Friday, March 11, 2016

Fossil Free Friday: Electric Bike Overview

Find it in Seattle

Okay, so you want to be healthier, earth-friendlier, (possibly) wealthier, and generally like the world better; but you're not a hardcore athlete, you live near hills, you have a wonky knee, you hate traffic, or you just want a cool toy. An electric bike may be just the thing for you.

In the next few weeks I will be posting more details about the overwhelming choices in going electric. For now, we'll start with a quick overview to get your mental saliva flowing. (Gross!)
Factory Built

Genze Sport $

Genze Comfort $

Pedego Bikes (they have several models) $$

Those lovely Faradays $$

The Haibike $$$

The astounding Stealth $$$$

I want a RadWagon! $

Hey, it has pedals too! $

If you can afford it, you are the average consumer, and you barely know where to put gas in your car, do yourself a favor and find a good factory-built electric bike. And spend a little (or a lot) more than you initially expected. If it sounds too good to be true, it is. Be sure to read online reviews that are not from the seller's website.) There is a lot to be said for a machine that was engineered with pieces designed to work together. If you are under 200 pounds and don't have a lot to carry, a bike with 250 watts of power should be fine. If you are over 200 pounds and or have lots of stuff to carry, be sure to stay over 500 watts. Expect to pay at least $1500 for a good factory built electric bike.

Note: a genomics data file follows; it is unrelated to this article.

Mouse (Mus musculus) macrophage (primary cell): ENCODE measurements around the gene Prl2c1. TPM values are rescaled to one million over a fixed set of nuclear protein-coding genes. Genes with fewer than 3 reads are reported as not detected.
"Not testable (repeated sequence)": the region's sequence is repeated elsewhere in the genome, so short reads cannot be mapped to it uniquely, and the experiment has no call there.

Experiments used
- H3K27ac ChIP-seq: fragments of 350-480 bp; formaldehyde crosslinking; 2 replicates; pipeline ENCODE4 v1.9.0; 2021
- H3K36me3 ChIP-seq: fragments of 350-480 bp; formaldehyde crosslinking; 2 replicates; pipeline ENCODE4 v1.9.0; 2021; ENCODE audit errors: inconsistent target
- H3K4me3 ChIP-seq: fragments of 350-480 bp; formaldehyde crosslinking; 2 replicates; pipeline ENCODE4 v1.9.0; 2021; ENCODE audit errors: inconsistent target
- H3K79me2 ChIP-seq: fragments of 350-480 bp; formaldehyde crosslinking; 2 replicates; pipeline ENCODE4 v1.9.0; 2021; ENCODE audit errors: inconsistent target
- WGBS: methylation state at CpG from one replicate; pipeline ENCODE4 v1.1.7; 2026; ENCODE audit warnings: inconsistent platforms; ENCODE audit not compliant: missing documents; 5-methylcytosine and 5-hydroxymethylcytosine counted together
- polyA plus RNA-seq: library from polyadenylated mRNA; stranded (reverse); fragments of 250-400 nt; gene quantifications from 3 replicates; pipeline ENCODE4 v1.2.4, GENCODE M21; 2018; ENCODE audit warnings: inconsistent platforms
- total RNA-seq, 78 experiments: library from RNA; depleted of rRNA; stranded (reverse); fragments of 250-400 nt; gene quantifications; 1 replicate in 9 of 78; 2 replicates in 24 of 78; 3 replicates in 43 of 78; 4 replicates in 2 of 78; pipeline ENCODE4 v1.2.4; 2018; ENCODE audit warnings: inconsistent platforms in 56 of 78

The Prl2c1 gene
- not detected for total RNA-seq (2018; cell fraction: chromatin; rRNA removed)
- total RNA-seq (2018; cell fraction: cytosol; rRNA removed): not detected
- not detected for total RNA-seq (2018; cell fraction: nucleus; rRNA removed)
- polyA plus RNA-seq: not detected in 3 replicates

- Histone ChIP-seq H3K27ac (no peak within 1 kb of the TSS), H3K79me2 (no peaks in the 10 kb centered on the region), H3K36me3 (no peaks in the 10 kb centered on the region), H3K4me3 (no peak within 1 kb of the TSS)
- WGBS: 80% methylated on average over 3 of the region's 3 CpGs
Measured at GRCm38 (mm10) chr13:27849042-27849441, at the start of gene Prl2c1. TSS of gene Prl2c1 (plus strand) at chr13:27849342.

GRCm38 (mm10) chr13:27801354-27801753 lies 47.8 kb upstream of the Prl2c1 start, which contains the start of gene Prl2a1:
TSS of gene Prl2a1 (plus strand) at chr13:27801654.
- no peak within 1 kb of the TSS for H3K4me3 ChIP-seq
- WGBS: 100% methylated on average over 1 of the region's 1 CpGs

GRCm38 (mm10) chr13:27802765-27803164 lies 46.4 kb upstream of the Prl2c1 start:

There are lots of great kits and scads of poor kits out there to choose from. You definitely get what you pay for. More importantly, without lots of research, the average user will be disappointed with the first attempt. It gets much more expensive when you try again for a second attempt.

On the other hand, if you are a tinkerer, a maker, a builder, a hot rodder, a gearhead, a speed junkie, or just someone who craves that sort of thing, the DIY thing can be awesome.

Categories for DIY (and factory-built)

Evelo Omni Wheel


Powered Wheels (Evelo, Copenhagen Wheel, FlyKly, Daymak DDS) - Powered wheels are just coming into their own. Simple install and very clean - just change a wheel, mount a display (or smartphone mount, download an app, and take off. They seem expensive until you realize that everything (batteries, motor, and controller) is inside the wheel. Very neat idea.

I hope my next bike build has one of these (Bafang/8FUN BBS)

Mid Drive (Bafang BBS, Bosch - and lots more are becoming available) Mid-Drives are the big thing for hill climbers and those who want a balanced bike that utilizes all of the gears with the motor. (I sure want to try one out!)

My bike with this fairly generic hubmotor kit installed

Hubmotor (Front/Rear, Geared/Direct Drive - huge number of choices) The old workhorse of the electric bike world is still a great option for those who live in a flat place, want to go really fast, or want to do it on a budget.

You have to love a name like that!

Friction Drive (Rubbee) I have never been a fan of friction drives, but they are simple and do have a following. The Rubbee is definitely a cool application of the idea.

Wow! That's a lot of stuff. Keep watching this blog for more in-depth info on these options.

May you find just the right bike for your budget, your beliefs, and that wonky knee!